Something I’ve been reading up on recently in my quest to provide backgrounds for my drawings is Disney’s focus on pools of light in backgrounds, the idea being that backgrounds, while important and containing valuable information, are set pieces. A background on its own isn’t really complete - it’s a stage without actors. The pool of light refers to the area that is supposed to catch the viewer’s attention, it’s where most of the action in the scene will take place and where the majority of the important information for the viewer is located. Essentially, to continue the theater stage metaphor, it’s the spotlight of your composition.
Cinderella has some really, really excellent examples of this in its background paintings:
These are some more blatant examples, but will work for what I wish to talk about, in that this theory comes down to two things: color and shape.
The pool of light deals not just with making an area in the scene brighter or lighter than another, it focuses on contrasts. While dark/light is part of this, there’s also the contrasts of tone, hue, and saturation. In Cinderella’s palette, this is consistently different warm grays used as the light, while dark blues are used as the shadow. When viewed on a color wheel, the colors are often near-complementary, but not exactly:
What’s important to take away from this is that these colors blend into every object, which allows the whole composition to appear consistent.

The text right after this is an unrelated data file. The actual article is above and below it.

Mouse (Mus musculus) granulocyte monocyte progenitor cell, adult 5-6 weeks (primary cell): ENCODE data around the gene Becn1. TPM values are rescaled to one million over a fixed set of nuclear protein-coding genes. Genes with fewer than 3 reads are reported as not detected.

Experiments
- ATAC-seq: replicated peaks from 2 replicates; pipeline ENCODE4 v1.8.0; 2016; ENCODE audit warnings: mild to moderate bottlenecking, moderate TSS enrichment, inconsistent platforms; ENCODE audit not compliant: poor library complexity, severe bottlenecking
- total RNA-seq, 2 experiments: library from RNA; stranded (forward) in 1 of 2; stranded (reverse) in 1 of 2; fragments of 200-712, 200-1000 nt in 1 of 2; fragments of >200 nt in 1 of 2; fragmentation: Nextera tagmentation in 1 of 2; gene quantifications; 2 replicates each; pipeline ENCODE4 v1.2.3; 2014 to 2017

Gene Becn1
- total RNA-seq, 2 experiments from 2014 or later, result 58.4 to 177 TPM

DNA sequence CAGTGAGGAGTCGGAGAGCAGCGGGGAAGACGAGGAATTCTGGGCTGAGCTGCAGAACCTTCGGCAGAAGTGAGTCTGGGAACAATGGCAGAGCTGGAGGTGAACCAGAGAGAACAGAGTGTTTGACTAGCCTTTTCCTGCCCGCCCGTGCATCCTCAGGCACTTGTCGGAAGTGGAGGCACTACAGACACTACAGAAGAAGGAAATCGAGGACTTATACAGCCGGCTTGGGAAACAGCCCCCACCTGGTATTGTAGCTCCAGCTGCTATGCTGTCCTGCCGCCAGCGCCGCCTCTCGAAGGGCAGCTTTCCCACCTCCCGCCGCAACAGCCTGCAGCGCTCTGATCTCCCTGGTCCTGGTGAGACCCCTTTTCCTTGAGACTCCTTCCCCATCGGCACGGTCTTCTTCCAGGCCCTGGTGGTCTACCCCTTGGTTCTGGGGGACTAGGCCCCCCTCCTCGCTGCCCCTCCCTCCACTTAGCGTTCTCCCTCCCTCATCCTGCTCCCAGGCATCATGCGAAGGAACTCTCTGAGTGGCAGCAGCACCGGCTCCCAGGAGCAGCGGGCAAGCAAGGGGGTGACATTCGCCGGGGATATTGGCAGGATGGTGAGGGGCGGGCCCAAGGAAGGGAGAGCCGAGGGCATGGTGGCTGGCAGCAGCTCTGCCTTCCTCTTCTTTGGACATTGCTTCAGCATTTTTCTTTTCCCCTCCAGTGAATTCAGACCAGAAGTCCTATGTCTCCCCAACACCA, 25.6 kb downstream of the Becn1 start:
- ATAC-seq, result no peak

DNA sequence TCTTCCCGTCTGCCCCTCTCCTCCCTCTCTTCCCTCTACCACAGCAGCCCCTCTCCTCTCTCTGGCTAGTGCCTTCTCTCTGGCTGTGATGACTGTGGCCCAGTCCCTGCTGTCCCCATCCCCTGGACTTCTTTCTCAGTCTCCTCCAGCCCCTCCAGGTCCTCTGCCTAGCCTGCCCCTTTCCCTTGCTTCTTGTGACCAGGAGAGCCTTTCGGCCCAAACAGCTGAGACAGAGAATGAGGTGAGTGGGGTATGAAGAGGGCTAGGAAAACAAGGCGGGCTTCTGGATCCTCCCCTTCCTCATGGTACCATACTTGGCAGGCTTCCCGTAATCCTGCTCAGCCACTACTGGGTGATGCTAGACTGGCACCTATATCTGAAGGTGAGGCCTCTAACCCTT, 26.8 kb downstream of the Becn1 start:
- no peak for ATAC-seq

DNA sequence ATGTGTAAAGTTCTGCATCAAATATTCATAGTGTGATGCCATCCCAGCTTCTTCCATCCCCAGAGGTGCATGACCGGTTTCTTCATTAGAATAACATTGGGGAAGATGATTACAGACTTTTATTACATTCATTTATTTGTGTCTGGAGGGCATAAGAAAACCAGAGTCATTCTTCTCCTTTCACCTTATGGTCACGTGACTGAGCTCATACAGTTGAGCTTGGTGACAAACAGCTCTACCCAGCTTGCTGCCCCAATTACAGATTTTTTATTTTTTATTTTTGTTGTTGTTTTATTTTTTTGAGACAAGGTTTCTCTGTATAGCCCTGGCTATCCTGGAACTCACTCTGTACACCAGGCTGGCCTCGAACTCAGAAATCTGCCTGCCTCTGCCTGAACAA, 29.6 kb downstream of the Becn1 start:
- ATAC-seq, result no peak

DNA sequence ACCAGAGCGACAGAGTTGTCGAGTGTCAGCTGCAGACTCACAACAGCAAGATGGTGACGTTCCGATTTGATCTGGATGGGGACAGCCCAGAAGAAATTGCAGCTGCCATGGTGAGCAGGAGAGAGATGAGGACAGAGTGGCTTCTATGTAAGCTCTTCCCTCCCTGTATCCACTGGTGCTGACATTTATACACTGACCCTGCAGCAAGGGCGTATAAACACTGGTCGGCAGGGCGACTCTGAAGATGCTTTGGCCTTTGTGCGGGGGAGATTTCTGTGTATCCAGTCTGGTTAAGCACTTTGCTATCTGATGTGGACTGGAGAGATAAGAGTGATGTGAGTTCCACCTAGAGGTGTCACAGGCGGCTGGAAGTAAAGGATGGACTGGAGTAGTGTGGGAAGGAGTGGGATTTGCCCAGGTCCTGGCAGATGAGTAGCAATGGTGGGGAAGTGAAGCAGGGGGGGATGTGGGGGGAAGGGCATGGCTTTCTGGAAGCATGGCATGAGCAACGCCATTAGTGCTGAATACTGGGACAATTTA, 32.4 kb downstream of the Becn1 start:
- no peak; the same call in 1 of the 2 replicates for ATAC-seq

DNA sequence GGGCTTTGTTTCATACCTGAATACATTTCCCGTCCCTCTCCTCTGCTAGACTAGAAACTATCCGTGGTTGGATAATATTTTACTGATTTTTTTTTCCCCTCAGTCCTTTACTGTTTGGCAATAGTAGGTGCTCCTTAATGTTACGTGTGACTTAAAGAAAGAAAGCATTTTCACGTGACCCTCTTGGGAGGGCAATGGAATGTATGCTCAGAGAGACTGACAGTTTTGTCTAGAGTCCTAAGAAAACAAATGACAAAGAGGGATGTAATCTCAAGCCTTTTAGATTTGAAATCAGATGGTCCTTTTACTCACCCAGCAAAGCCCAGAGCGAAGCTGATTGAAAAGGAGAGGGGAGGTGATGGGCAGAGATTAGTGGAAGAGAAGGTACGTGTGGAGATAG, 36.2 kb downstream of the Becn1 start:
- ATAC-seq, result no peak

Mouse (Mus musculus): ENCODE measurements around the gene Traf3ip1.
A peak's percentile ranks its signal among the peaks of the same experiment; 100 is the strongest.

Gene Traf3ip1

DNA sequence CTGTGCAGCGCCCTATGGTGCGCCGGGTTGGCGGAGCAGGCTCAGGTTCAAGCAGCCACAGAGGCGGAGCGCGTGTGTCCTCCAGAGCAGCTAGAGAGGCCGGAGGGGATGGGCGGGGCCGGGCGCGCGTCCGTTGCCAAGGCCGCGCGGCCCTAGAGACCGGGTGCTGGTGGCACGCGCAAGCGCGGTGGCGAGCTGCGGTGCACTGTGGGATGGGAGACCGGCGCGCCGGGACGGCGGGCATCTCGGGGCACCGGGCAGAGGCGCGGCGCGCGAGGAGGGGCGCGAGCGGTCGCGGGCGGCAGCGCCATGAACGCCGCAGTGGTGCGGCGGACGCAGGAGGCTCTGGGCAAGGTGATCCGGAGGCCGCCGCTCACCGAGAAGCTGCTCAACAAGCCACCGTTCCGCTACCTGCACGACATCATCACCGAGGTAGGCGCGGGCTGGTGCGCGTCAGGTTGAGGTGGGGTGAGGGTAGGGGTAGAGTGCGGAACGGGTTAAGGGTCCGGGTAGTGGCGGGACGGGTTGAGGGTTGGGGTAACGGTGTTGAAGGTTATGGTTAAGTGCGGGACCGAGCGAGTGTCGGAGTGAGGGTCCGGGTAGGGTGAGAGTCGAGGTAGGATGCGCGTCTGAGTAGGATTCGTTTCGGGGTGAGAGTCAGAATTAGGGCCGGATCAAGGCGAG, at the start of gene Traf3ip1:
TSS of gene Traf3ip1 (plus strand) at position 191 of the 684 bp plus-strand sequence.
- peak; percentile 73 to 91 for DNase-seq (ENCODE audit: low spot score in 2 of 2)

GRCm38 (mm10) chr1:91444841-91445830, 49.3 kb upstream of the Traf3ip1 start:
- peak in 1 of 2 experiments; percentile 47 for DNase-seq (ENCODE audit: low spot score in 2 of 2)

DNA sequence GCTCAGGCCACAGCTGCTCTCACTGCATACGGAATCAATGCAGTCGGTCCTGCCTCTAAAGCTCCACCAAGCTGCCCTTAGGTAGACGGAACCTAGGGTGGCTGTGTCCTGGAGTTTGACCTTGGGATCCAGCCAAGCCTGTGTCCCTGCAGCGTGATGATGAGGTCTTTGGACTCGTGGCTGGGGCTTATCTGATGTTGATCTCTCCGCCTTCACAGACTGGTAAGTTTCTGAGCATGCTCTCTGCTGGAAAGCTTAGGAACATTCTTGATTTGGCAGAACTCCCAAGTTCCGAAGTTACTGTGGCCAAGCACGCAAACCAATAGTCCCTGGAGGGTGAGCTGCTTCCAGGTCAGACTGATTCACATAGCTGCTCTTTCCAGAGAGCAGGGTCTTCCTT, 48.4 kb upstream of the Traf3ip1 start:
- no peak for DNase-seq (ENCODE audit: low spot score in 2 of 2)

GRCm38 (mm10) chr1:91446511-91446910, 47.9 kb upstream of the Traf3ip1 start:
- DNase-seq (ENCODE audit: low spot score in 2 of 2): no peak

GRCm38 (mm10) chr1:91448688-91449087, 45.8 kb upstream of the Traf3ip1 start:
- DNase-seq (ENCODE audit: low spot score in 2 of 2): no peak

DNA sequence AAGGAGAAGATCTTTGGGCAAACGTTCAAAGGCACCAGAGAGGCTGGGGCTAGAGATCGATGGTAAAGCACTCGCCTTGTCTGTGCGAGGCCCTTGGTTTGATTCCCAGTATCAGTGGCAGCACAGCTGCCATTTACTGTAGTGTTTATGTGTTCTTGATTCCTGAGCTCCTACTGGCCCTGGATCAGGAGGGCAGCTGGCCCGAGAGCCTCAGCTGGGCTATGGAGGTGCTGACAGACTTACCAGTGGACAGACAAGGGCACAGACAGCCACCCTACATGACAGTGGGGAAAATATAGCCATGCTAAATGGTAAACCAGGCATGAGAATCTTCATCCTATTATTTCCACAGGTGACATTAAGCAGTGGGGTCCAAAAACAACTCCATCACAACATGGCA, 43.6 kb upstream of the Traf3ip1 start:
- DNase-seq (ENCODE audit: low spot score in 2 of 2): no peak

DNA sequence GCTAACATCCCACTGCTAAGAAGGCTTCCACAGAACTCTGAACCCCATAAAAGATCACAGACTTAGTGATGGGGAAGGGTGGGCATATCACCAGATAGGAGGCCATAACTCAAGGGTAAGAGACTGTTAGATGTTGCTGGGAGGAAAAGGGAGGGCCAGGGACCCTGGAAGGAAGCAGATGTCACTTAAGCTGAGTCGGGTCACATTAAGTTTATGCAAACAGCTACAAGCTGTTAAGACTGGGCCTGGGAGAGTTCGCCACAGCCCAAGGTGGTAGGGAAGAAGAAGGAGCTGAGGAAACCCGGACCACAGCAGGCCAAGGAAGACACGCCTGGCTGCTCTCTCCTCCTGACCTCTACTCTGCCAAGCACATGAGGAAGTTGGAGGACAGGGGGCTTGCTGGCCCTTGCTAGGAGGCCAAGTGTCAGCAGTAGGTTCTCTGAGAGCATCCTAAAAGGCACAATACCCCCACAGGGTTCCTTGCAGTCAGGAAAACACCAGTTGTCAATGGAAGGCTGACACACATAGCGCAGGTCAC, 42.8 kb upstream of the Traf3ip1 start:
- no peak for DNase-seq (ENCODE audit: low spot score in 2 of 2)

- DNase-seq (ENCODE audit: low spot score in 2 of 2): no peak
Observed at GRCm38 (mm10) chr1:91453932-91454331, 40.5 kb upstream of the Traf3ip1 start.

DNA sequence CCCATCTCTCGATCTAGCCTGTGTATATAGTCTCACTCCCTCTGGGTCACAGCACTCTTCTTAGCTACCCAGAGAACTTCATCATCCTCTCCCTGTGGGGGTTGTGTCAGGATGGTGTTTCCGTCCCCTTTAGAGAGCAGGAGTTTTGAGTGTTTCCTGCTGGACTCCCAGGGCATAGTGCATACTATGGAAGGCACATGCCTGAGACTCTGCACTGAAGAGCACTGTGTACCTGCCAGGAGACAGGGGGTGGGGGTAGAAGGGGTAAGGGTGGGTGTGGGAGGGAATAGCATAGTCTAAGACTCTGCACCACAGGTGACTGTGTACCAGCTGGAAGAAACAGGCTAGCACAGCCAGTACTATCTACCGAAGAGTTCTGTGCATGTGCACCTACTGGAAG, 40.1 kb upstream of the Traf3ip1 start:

Of course, the shadows/hilights don’t have to be the traditional warm light/cool shadows. This is just what the example uses.
Secondly, and just as important, is the shape of the light itself - because it shows exactly where the character will be moving, and what we should be focusing on. Even when not in animation, this is surprisingly effective. For example, look at the two screenshots of the stairs - would you expect Cinderella to go down the stairs, or across towards the rafters? Would she bring the breakfast up the stairs, or across the hall?
What’s fascinating is that this is absolutely everywhere in old Disney movies and shorts. Literally every background uses this concept. It’s not something you really think about while viewing the film, but as an artist, the ideas employed by these movies are incredibly useful.
(All screencaps used in this post are from disneyscreencaps, which is also a great place to research this further.)
We had exercises in school where they would just play movies like these, pause them every time the scene changed, and give us 15 seconds to draw the basic composition of the layout.
101 Dalmatians is really good for this kind of composition study, because the backgrounds are super busy, but they’re busy in just the right way to perfectly frame everything.